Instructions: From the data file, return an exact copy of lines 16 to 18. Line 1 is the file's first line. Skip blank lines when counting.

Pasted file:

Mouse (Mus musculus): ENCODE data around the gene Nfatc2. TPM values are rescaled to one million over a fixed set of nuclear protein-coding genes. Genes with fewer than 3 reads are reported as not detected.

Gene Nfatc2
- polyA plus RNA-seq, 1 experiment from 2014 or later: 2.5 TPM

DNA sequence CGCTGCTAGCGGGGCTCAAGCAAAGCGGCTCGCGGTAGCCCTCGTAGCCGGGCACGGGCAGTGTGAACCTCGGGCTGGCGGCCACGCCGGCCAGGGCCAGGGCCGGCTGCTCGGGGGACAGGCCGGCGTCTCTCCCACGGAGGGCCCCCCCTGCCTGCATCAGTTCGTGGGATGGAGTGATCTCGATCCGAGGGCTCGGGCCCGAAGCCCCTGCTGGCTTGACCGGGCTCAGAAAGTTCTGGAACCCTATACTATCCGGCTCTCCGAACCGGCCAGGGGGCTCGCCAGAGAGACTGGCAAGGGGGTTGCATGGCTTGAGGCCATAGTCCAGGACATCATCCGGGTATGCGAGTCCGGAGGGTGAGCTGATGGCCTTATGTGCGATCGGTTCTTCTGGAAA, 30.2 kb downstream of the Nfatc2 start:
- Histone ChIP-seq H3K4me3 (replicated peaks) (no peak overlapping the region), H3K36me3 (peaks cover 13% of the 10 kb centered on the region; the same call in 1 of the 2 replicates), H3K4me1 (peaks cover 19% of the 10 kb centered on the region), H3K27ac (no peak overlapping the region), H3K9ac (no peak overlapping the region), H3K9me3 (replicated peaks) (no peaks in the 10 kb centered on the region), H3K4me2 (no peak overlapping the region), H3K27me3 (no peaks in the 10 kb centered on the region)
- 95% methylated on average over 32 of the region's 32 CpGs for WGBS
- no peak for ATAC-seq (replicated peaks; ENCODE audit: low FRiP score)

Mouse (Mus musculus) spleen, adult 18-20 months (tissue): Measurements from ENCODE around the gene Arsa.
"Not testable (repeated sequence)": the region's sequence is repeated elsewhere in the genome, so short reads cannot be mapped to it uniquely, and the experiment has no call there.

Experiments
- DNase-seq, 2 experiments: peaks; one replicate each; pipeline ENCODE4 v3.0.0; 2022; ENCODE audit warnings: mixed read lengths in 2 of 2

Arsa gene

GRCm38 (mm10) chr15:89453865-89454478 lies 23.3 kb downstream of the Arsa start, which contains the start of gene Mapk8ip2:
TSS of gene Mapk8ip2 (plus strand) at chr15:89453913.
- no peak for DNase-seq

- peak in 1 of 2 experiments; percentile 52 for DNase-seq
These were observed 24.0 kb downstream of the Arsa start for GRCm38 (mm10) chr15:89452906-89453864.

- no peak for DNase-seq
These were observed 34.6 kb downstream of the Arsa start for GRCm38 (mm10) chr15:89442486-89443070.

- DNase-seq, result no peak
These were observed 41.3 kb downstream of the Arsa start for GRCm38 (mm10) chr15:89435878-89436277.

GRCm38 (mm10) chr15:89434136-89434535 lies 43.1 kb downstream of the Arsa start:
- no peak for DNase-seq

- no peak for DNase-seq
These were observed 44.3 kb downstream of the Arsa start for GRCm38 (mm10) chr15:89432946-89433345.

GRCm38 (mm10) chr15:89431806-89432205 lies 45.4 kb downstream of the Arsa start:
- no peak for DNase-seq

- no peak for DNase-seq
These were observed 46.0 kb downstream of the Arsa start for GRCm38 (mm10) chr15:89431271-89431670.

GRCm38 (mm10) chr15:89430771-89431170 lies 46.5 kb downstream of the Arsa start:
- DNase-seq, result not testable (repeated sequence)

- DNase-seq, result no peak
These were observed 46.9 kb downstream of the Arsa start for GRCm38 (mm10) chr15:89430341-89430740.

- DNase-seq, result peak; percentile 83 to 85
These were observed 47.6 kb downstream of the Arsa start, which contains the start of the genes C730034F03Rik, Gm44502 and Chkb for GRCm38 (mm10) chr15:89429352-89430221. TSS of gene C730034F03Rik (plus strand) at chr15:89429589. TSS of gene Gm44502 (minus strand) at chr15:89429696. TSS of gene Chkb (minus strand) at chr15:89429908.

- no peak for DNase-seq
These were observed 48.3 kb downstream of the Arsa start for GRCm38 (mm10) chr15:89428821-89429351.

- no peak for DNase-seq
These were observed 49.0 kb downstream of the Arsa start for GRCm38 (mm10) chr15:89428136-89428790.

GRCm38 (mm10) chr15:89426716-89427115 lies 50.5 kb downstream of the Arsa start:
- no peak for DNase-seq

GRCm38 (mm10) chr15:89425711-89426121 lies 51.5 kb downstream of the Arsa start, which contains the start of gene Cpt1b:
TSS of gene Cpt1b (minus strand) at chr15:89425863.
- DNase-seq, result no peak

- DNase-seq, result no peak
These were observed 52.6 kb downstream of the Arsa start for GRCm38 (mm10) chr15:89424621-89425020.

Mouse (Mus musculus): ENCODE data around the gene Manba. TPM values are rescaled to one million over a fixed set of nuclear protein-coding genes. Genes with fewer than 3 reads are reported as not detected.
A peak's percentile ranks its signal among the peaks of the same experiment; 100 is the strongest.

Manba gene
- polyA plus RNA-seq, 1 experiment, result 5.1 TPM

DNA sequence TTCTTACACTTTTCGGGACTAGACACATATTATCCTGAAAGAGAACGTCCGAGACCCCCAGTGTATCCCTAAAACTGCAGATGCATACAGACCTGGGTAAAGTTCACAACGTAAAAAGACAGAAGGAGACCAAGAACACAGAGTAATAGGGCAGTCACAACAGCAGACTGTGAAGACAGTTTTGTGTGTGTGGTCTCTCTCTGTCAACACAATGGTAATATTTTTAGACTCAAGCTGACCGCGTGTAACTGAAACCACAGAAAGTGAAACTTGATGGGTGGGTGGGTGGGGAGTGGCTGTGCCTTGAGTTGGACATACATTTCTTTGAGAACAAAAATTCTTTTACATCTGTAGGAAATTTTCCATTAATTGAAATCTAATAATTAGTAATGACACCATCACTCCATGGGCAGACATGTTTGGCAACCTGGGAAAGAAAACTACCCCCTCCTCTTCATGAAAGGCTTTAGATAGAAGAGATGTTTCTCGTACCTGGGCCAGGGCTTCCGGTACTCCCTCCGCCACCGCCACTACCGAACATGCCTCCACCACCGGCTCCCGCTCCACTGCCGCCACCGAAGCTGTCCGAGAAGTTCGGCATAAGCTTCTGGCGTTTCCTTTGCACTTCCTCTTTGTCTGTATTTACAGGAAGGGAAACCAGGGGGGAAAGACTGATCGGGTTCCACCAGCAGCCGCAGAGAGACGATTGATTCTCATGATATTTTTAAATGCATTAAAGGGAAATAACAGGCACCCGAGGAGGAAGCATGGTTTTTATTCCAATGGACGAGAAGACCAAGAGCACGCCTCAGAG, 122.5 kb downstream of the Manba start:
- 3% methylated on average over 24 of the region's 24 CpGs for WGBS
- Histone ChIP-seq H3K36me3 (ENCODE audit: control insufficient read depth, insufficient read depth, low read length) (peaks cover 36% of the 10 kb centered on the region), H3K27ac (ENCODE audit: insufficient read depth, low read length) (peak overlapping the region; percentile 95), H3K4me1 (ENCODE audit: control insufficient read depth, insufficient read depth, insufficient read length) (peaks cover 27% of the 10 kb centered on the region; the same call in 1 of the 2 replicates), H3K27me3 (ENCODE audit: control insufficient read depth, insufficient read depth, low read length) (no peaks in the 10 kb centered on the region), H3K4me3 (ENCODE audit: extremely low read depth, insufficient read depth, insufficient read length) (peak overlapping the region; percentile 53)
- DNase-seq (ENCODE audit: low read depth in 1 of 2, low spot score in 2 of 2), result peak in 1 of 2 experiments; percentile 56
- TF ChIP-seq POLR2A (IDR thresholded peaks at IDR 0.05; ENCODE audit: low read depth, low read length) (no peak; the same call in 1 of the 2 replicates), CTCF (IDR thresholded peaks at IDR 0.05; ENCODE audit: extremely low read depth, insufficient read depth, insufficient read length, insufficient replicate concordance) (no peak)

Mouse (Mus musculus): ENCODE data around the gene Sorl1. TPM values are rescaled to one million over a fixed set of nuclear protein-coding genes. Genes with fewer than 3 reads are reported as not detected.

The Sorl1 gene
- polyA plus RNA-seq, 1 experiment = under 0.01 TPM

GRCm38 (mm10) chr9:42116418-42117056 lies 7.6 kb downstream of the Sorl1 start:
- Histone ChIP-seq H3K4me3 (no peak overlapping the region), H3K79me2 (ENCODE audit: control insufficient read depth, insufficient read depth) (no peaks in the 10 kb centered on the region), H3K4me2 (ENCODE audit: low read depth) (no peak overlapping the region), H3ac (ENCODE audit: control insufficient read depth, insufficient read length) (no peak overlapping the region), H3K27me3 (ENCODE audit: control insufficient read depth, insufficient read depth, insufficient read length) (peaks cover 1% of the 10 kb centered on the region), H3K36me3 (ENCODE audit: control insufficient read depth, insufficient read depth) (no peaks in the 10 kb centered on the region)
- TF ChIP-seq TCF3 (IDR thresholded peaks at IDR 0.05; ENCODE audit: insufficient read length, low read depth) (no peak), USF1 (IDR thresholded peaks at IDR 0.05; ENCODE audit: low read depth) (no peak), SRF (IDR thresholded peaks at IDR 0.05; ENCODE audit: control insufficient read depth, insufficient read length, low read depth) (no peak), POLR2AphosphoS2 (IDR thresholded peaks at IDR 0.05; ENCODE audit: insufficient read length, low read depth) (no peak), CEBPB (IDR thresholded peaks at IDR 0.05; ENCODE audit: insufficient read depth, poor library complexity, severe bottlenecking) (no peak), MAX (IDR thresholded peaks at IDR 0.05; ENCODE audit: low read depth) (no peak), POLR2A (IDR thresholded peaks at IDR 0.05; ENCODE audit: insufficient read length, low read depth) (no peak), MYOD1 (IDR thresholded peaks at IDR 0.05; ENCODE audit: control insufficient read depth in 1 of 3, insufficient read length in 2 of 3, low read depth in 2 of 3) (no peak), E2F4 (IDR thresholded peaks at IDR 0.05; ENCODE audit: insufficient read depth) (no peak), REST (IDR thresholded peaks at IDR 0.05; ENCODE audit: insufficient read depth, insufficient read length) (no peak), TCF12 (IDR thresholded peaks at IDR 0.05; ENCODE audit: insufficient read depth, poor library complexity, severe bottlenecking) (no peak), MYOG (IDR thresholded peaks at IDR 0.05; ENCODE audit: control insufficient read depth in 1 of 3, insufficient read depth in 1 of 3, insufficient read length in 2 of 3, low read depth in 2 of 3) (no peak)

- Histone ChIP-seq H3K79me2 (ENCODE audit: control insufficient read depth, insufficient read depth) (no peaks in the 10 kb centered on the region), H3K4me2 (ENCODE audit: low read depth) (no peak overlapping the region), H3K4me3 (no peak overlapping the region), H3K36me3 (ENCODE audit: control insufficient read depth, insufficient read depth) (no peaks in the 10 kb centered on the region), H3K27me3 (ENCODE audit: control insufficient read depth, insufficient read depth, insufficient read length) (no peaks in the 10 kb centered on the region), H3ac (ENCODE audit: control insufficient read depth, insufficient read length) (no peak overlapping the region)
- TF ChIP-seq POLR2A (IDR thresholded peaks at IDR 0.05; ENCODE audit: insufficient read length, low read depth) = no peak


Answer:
- peak in 1 of 2 experiments; percentile 52 for DNase-seq
These were observed 24.0 kb downstream of the Arsa start for GRCm38 (mm10) chr15:89452906-89453864.

- no peak for DNase-seq